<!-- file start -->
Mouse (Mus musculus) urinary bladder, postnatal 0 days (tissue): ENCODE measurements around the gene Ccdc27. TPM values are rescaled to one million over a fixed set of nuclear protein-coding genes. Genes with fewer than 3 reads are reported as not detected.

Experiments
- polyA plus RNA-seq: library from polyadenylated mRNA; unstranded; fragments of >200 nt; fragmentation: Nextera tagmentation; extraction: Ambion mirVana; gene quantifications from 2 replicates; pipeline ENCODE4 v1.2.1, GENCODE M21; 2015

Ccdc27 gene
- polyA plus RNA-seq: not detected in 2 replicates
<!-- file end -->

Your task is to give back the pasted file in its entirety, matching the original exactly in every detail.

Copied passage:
Mouse (Mus musculus) urinary bladder, postnatal 0 days (tissue): ENCODE measurements around the gene Ccdc27. TPM values are rescaled to one million over a fixed set of nuclear protein-coding genes. Genes with fewer than 3 reads are reported as not detected.

Experiments
- polyA plus RNA-seq: library from polyadenylated mRNA; unstranded; fragments of >200 nt; fragmentation: Nextera tagmentation; extraction: Ambion mirVana; gene quantifications from 2 replicates; pipeline ENCODE4 v1.2.1, GENCODE M21; 2015

Ccdc27 gene
- polyA plus RNA-seq: not detected in 2 replicates